My name is of course Hu as my handle states. I have a few toys for woodworking but have always spent more time with metals and plastics, a bit of time on a cue lathe too which is closer to a metal lathe than a wood lathe. My brother and I bought out a two car garage size woodworking shop about six months ago and we got a bunch of DVD's with the purchase. That is where the trouble started. I moved to the middle of nowhere, just me, a TV, and those DVD's to watch over and over. One had a section on green wood turning. Somehow it seemed the thing to do so I rooted around in the back corners of my storage and unearthed this old lathe. A bit frustrating, I can't find any of the four or five sets of turning tools or the nice individual tools I have bought at one time or another. Had the itch to make chips and PMI is only about thirty miles from me. I scored a bowl gouge to go with the cheap parting tool, the only thing I found in storage, and fired up the lathe.
Zero experience using chisels and gouges so I started cautiously. I turned a couple of six inch sections of 1.125x1.50 dark mystery wood from a friend's attic sorta round. Sure was easier when I was just watching it on the video!
With all this experience behind me I was ready to turn a natural wood bowl and I had some natural wood, four or five year old cedar I had saved for another project. It is only six or eight inches around so I decide for this practice turning I would ignore the pith and just turn. Got the wood mounted sideways between centers and went to power whittling. A given the bark was gone but I was hanging on to the modest wings on the piece and it soon looked something like a vessel. Out of daylight, I went inside. My "shop" is the back porch at the moment. The next morning I scraped a little on the outside and saw the wood had held it's shape well. Still took a good bit of wood off the bottom to carve away a spot where old wood was showing. That'll matter later.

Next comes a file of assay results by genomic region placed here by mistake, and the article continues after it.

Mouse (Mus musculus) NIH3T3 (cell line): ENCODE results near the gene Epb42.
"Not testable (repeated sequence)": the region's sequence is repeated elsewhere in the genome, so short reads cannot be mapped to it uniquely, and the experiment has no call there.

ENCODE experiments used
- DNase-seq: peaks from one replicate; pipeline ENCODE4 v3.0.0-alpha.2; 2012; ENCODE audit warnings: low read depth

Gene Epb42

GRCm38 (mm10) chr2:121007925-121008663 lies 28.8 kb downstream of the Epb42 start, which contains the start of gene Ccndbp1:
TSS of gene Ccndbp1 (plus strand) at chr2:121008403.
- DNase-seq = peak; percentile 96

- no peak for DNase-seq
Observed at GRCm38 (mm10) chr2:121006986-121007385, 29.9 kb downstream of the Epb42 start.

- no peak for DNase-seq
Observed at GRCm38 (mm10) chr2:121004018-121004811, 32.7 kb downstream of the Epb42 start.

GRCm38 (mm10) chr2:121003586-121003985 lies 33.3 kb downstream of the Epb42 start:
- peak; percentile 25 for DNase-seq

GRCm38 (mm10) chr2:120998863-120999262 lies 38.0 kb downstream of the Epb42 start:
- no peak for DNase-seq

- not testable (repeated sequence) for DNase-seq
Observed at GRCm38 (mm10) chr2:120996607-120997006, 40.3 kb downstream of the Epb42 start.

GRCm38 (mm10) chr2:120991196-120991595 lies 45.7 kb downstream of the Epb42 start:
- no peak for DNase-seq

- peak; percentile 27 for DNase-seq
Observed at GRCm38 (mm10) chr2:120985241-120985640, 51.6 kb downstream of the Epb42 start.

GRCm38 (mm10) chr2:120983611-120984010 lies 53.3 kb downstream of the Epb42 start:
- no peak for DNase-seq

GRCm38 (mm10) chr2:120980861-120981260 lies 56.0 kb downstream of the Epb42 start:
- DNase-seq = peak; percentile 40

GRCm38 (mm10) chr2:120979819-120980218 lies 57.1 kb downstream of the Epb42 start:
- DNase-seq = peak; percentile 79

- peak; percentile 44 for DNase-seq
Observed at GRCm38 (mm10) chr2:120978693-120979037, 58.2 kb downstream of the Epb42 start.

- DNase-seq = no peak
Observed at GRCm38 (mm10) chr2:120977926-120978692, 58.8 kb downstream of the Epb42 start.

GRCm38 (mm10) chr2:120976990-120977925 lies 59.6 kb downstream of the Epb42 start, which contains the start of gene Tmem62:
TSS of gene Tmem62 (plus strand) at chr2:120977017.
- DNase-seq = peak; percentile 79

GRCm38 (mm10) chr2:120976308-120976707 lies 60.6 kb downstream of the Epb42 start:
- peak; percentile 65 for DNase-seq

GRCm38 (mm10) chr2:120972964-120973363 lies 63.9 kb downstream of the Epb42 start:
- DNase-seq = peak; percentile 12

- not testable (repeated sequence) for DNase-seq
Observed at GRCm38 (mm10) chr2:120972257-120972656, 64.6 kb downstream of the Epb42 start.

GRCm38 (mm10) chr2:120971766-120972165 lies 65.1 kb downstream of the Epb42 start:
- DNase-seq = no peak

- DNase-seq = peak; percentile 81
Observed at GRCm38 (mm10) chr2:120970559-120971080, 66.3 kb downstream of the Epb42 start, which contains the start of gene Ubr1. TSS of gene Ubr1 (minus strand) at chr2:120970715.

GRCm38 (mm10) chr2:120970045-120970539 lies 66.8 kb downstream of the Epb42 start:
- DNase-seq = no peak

I have a live center, a drive center, and a face plate. I have at least one wood lathe chuck with multiple jaws, AWOL too. However I am turning this shape for experience and I want to hollow some. Something else that is much easier watching than doing! I do get things going a bit but about thirty minutes into hollowing I get a catch. A bit confused, I was watching the corners of my straight cut gouge, not a fingernail cut yet, and didn't see what caught. I went back in several times trying to figure what I was doing wrong. The big wing is history and this is no longer a natural edge vessel but still a fair sized salad bowl can be had. Another thirty minutes and both wings are damaged, looking more like this may be a cereal bowl. I think I am just trying to work too big of a tool in too small of an area and the square cut gouge ain't helping any, it is about 5/8" or a little bigger US measurement, 1/2" English. Finally have my little dessert bowl hollowed out and as a plus the holes left by the pith are gone.
I have a little bit of wobble to the bowl for some reason, not too bad. I also have an uglier curve where bowl wall meets bowl bottom than what I had last night. Things are pretty thick down there, I should be able to sneak a nicer curve onto there. A few more minutes work and I discovered why they call it a blow up instead of a less dramatic sounding term. Things weren't going badly when it happened and I didn't catch. Heat? Vibration? Offending the turning gods? I don't know but all of a sudden my little dessert bowl is in five or six pieces. None hit me or damaged anything else so all I have done is get a lot of firsts out of the way. I retrieved some hopefully spalted oak later this evening and am going to try to figure how to split and cut it tomorrow to make a decent bowl or two after watching a few more video's. I'm thinking start with more bowl and less hollow vessel next time.
All my posts won't be quite this long, this one included my entire woodturning career!